Latest round of Georgian-Abkhaz talks sparks new controversy

News and Press Release
Originally published
On 27-28 February, Georgian parliament Defense and Security Committee chairman Revaz Adamia held talks in Sukhum with Abkhaz President Vladislav Ardzinba's special representative Anri Djergenia. Caucasus Press on 29 February quoted Djergenia as saying that he and Adamia reached provisional agreement on the wording of an agreement on a ceasefire and measures to preclude a resumption of hostilities. That document, together with a companion agreement on the repatriation to Abkhazia of ethnic Georgian displaced persons and measures to restore the socio-economic situation in Abkhazia, had been under discussion since 1998 (see "RFE/RL Caucasus Report," 6 May 1999). Djergenia said the latter document "needs polishing," and that both sides will exchange proposals on the final wording within the next 10 days, after which a further meeting will be scheduled. Djergenia said Abkhazia's future status within Georgia was not discussed during the talks, which were also attended by UN Special Representative Dieter Boden.

But Adamia gave a different slant on his talks with Djergenia, saying that they did focus on Abkhazia's future status within Georgia, and that he had stressed that the Abkhaz leadership's insistence that the breakaway region is an independent state "leads negotiations into a blind alley and may have unpredictable consequences." Adamia added that the repatriation of the displaced persons must precede any measures to restore Abkhazia's economy.

Caucasus Press, however, quoted Boden as expressing "shock" at both versions. The news agency quoted the German diplomat as saying that Abkhazia's status was discussed, albeit only briefly, as were the two draft documents. Caucasus Press further quoted Boden as saying that a certain rapprochement between the two sides' positions was reached. Boden also reportedly disclosed that a new draft document delineating the division of constitutional authority between Georgia and Abkhazia, which is being drafted by the UN in conjunction with the states that belong to the "Friends of the UN Secretary-General for Georgia" group, is near completion.

In addition, Boden expressed concern at a statement made by Adamia on 1 March, after his return from Sukhumi. Adamia said that if the Abkhaz leadership continues to reject the offer of autonomous status within Georgia, Tbilisi may resort to the "Chechen variant," implying that Tbilisi would launch a military campaign to bring the breakaway region back under its control. Such statements, Caucasus Press quoted Boden as saying, run counter to Georgian President Eduard
Shevardnadze's insistence that the Abkhaz conflict must be resolved by exclusively peaceful means.

Finally, Boden said that the UN is preparing a response to President Ardzinba's 14 February letter to UN Secretary-General Kofi Annan. In that missive, a copy of which has been made available to RFE/RL, Ardzinba recalled that in April 1994 Georgian and Abkhaz representatives had signed a Declaration "On measures for a political solution of the Georgian-Abkhazia conflict." An appendix to that Declaration stipulated that "Abkhazia will be a subject with sovereign rights within the framework of a union State to be established as a result of negotiations after issues in dispute have been settled." Proceeding from that definition, the Russian Foreign Ministry in June 1997 drafted a Protocol "On a Georgian-Abkhazian Resolution," which served as the basis for intensive negotiations, but which Tbilisi finally rejected.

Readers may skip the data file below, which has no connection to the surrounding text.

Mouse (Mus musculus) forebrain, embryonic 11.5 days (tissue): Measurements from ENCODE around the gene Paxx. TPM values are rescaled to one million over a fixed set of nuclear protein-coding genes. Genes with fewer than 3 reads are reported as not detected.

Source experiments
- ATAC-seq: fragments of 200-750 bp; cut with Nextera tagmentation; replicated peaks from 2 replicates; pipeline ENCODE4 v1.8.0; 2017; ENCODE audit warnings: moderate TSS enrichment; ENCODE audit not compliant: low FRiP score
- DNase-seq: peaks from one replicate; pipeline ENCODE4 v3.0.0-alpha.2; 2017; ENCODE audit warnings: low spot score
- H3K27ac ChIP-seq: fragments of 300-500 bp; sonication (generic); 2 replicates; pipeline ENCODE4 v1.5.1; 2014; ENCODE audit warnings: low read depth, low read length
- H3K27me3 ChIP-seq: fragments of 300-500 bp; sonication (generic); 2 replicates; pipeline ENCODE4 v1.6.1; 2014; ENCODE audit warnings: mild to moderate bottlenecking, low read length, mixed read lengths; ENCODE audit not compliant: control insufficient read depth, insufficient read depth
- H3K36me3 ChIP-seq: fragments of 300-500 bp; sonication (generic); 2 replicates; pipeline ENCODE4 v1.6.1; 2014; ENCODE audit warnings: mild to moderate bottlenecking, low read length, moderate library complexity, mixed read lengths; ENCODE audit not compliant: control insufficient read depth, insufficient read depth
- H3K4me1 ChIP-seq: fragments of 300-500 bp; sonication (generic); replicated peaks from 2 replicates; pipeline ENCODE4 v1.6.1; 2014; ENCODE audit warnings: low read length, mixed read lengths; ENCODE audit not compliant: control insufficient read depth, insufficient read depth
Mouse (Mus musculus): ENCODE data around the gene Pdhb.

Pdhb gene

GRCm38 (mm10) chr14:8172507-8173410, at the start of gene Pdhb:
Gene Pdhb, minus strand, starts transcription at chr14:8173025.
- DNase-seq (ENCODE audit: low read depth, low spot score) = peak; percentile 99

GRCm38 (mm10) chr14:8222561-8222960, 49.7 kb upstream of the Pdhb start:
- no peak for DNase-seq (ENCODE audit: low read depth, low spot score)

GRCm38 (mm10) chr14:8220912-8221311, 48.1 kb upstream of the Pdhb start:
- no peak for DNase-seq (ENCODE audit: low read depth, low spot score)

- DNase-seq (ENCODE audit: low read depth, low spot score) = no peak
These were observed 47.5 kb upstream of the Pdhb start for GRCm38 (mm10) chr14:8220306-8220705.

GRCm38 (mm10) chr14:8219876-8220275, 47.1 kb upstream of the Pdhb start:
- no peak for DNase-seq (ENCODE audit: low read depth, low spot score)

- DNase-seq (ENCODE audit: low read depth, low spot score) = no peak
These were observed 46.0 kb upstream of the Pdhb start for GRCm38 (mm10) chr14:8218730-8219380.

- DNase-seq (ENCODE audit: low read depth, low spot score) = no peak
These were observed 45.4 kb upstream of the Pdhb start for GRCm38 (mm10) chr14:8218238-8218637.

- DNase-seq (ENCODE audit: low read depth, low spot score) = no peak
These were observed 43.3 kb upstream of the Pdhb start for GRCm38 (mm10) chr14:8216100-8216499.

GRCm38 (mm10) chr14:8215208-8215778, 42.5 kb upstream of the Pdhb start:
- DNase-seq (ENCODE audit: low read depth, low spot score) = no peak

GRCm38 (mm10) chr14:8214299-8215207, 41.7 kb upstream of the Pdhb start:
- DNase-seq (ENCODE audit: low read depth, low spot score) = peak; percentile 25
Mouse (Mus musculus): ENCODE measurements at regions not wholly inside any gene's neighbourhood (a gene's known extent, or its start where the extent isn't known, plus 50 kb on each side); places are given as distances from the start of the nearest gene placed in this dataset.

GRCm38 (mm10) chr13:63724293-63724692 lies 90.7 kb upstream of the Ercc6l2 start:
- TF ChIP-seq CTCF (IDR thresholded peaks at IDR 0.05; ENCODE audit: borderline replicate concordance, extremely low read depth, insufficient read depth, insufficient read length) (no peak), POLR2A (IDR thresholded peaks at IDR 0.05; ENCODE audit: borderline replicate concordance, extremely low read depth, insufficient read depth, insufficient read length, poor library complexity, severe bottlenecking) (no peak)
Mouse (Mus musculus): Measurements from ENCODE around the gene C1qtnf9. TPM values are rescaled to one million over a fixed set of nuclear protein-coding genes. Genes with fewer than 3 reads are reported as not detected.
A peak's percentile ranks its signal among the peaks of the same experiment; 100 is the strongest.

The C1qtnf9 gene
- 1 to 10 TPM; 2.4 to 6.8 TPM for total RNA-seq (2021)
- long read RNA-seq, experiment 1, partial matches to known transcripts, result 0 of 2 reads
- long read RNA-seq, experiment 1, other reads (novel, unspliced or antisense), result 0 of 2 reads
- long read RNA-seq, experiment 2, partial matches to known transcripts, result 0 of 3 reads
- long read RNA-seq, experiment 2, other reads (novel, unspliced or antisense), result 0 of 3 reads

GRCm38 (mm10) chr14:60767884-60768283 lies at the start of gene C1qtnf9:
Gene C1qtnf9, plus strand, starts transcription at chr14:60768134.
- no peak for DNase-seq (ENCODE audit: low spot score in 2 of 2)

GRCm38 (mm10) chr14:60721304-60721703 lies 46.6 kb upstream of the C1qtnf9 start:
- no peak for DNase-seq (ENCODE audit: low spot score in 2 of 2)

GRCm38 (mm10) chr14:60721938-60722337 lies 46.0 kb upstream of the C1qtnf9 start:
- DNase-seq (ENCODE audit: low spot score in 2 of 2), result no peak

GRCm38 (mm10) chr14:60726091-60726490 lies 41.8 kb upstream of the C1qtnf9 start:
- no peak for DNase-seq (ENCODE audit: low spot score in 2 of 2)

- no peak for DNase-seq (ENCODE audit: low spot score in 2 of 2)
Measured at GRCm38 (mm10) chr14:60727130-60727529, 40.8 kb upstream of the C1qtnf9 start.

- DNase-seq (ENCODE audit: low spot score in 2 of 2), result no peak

Since that time, the Georgian leadership has insisted that the highest status it can offer Abkhazia is that of the broadest imaginable autonomy within Georgia. Ardzinba slammed that proposal as "the intention of the metropolis to preserve its power over a colony." He further argued that it constitutes a violation of the April 1994 Declaration.

Ardzinba also rejected as "unjustifiable" the refusal of the international community to acknowledge the legality either of his election in October 1999 for a second presidential term or of the referendum held concurrently in which the population of Abkhazia affirmed its approval of the region's independence. Ardzinba noted that as a result of the repatriation of displaced persons which got underway in March 1999, more than 60,000 people had returned to Abkhazia's southernmost Gali Raion, raising the total population of Abkhazia to approximately 2/3 of its prewar level of some 500,000. (The Georgian authorities reject those figures, claiming that there are still some 300,000 displaced persons from Abkhazia elsewhere in Georgia.)

There can be no doubts, Ardzinba reasoned, concerning the legality of either the presidential election or of the referendum, given that the overwhelming majority of the Abkhaz population cast their ballot. Consequently, Ardzinba continued, "any attempt to impose a discussion of the question of Abkhazia's possible entry into the composition of Georgia will be deemed by us interference into our internal affairs." The Abkhaz, Ardzinba continues, "are prepared to discuss only one question--the question of the possible mutual relations between two sovereign states of equal rights--Abkhazia and Georgia." (Liz Fuller)

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